Martinez noted how much her students adore Schexnaydre’s TikTok videos.

“It might seem like a silly thing and it might seem like no one cares, but the buy-in from the kids is monumental and it means the world to them,” Martinez said.

“They idolize David because he takes the time to figure out what’s important to them and it makes them more willing to do what’s important to him.”

Martinez also said Schexnaydre’s initiatives show how useful TikTok can be in schools.

“There’s definitely a way to use TikTok effectively and David has shown that it can grow a positive school culture among students and faculty,” Martinez said.

Brandy Dufrene, a 6th grade science teacher at Harry Hurst Middle School, agreed with Martinez.

“Especially in the middle school environment, students already think their teachers aren’t cool and we don’t understand them at the social-emotional level,” Dufrene told The 74. “So I feel like if we can relate to them and build those relationships through their interests, TikTok can be helpful.”

Jenny Bouler, the parent of a 6th grade student at Harry Hurst Middle School, supports Schexnaydre’s TikTok presence as a way to connect with students.

Bouler said Schexnaydre’s TikTok video encouraging students to take care of their Chromebooks by chasing after one he tossed in the air is one of many examples of the positive effect it can have on students.

“My initial thought was that it was brilliant and he’s a very creative principal,” Bouler told The 74. “He brings topics that can be a little bit bland or dry or boring and really puts a spin on them that catches the kids’ attention and gets them more engaged.”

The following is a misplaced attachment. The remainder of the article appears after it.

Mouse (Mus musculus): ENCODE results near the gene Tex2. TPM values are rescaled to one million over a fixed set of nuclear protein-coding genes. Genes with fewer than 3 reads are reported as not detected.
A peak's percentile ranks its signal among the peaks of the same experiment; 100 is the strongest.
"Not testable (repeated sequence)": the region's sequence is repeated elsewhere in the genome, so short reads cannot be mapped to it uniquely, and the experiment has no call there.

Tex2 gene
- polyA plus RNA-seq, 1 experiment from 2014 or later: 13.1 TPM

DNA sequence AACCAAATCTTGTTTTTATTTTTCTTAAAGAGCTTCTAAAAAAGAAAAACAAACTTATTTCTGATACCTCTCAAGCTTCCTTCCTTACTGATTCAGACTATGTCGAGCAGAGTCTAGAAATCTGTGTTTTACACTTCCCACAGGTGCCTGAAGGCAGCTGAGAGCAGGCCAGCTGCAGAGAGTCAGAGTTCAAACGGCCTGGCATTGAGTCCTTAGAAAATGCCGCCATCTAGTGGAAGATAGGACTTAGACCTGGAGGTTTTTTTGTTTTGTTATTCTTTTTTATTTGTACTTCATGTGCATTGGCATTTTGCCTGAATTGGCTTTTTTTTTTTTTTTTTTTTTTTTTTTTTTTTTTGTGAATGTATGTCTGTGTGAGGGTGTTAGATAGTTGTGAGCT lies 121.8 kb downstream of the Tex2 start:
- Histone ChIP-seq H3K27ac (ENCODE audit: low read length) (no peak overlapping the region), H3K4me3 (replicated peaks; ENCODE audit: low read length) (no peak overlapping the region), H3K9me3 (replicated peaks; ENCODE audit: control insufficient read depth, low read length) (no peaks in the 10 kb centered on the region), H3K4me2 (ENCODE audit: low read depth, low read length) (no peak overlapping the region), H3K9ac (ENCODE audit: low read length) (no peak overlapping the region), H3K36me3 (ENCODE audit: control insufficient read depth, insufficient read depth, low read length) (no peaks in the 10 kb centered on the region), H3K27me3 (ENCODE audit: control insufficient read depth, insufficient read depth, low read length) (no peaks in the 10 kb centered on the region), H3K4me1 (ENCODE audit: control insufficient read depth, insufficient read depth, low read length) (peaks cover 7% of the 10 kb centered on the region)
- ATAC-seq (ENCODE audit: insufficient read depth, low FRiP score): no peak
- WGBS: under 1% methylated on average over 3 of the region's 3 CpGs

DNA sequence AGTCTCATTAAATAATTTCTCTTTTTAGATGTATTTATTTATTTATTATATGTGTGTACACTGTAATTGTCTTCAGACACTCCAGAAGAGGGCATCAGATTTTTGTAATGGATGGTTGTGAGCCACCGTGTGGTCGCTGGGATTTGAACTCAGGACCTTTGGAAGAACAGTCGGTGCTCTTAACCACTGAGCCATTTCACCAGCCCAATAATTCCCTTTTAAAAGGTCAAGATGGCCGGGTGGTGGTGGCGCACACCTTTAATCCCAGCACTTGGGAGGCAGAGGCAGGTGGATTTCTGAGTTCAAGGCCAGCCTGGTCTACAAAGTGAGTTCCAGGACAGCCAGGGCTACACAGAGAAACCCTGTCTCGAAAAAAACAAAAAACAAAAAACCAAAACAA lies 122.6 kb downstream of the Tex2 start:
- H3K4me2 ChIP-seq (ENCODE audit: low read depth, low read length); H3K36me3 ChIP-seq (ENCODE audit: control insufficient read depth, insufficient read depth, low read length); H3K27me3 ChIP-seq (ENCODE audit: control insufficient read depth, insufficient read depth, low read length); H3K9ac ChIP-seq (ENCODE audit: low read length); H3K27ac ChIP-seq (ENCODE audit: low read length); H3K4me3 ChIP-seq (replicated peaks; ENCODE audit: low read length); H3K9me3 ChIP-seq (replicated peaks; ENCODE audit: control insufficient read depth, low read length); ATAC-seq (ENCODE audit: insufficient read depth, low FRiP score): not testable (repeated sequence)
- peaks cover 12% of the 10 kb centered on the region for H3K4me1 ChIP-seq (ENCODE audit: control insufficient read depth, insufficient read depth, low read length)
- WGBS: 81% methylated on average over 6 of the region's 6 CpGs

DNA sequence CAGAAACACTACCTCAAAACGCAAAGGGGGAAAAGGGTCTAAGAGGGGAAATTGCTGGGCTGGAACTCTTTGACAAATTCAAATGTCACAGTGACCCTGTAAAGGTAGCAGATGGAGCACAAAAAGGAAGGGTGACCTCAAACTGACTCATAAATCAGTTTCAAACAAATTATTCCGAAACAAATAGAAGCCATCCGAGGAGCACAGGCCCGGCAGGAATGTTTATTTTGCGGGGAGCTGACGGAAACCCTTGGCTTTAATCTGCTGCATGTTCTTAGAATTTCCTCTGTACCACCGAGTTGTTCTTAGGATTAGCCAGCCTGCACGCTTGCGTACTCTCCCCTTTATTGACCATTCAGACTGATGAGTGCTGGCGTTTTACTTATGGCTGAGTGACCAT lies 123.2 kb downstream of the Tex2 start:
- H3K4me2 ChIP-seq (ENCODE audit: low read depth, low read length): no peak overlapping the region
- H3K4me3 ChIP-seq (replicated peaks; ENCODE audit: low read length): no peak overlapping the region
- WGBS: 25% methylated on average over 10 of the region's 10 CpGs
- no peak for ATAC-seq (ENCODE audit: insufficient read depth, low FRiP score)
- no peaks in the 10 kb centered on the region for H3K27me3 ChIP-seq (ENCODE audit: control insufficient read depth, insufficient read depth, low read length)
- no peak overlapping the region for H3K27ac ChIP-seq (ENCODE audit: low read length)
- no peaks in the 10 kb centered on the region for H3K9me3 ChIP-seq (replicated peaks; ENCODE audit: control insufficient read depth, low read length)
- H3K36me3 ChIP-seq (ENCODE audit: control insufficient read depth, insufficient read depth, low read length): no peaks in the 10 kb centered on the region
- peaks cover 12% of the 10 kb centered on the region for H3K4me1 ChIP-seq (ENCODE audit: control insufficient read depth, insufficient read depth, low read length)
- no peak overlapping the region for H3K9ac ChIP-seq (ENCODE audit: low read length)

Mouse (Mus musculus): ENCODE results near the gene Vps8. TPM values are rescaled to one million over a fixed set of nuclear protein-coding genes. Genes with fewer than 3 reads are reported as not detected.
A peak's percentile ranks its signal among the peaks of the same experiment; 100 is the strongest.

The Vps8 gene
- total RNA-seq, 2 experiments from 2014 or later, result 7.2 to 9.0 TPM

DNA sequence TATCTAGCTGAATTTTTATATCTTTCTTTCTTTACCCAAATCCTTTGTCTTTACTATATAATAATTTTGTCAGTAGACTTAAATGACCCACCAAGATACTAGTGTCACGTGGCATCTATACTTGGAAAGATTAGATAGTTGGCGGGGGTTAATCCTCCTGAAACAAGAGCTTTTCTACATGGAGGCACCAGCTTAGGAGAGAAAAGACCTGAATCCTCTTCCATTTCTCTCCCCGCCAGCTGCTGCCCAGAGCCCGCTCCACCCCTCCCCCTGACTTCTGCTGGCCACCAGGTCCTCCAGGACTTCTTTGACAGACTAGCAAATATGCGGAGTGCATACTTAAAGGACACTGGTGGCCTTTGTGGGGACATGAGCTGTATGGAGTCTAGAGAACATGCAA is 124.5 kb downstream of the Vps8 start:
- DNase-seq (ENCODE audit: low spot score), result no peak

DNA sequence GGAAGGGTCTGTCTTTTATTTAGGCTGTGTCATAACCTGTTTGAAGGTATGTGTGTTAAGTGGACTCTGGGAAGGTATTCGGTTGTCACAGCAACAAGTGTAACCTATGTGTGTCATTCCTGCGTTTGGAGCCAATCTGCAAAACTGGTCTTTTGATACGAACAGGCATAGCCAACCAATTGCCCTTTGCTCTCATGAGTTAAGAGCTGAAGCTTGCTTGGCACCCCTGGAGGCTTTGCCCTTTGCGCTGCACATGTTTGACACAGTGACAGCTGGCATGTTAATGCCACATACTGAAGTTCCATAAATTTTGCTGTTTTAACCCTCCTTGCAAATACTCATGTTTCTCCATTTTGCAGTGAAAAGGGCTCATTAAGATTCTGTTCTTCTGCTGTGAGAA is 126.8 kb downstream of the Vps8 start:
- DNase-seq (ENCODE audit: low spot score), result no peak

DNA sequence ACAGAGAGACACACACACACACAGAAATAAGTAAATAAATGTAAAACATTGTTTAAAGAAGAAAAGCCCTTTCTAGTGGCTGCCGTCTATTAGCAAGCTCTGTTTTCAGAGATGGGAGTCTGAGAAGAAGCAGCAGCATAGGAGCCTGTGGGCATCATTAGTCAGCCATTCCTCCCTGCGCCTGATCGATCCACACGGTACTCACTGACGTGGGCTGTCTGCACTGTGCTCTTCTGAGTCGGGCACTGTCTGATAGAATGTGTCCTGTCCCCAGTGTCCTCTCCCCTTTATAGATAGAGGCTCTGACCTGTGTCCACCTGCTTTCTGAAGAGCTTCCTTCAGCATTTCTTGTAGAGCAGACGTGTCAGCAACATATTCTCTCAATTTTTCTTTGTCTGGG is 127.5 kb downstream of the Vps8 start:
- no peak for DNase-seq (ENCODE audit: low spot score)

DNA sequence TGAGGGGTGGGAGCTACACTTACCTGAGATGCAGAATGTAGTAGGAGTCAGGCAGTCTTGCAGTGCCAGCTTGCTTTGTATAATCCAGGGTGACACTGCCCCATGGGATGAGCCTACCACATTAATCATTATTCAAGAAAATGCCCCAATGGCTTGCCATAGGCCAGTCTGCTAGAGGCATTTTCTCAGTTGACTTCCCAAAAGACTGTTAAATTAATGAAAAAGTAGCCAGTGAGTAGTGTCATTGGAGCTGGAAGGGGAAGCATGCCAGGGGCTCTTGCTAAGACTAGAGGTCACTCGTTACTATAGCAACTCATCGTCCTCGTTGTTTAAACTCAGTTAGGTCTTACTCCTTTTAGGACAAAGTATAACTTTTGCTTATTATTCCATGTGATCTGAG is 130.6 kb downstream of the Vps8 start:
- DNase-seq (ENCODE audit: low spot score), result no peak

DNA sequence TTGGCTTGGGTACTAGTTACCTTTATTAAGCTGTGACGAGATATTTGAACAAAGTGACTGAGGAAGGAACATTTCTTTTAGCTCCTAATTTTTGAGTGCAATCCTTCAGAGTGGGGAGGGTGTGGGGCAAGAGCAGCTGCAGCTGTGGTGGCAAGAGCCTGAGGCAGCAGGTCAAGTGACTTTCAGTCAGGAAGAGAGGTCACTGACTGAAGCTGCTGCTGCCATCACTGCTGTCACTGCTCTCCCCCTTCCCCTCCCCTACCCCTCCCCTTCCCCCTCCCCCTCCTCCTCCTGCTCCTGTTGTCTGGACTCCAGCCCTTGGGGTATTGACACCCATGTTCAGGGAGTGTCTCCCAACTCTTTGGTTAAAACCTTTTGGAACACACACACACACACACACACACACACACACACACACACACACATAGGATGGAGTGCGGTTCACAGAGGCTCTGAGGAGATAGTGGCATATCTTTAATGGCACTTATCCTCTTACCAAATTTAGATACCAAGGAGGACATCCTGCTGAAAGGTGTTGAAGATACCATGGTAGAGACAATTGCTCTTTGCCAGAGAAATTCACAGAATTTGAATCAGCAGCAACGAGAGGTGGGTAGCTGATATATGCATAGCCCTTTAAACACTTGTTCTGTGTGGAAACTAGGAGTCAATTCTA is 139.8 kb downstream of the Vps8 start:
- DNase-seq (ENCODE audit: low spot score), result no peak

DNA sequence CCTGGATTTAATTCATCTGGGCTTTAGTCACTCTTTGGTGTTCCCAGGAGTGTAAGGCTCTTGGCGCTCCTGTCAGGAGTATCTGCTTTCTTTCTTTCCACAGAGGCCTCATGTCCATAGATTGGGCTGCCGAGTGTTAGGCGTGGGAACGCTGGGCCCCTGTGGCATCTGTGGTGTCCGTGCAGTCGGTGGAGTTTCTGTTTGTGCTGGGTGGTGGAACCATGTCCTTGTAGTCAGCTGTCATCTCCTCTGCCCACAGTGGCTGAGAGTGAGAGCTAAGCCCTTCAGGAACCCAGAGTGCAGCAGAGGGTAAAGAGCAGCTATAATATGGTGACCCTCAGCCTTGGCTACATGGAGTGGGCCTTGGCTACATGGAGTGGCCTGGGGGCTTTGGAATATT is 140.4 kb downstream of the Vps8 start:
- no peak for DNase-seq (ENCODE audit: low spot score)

Jane Chauvin, the parent of a 7th grade student at Harry Hurst Middle School, agreed with Bouler.

“Are there things on TikTok that are inappropriate for children? Absolutely. But our kids are smart and canny and denying access will make them want to use it more,” Chauvin told The 74.

Chauvin said Schexnaydre’s TikTok videos, such as his lighthearted tease of students who forget to bring their school IDs, reflects how other school administrators should approach the social media platform.

“His videos help him connect with our students in this digital world,” Chauvin said. “Our kids need to know that their teachers and administrators know what’s relevant to them.”

Schexnaydre believes having access to TikTok is ultimately up to students’ parents.

“I’m not trying to encourage students to make a TikTok, but a lot of them have it already,” Schexnaydre said. “So if you really want to reach people you have to go where they are and that’s where our kids are.”

Because of the overwhelmingly positive response, Schexnaydre said he has more TikTok ideas in the works.

“Just being able to do that extra little thing has made such a big difference,” Schexnaydre said. “And if I can get the kids to be happy and excited to come to school on a Monday morning, the proof is in the pudding.”

This story first appeared at The 74, a nonprofit news site covering K-12 education.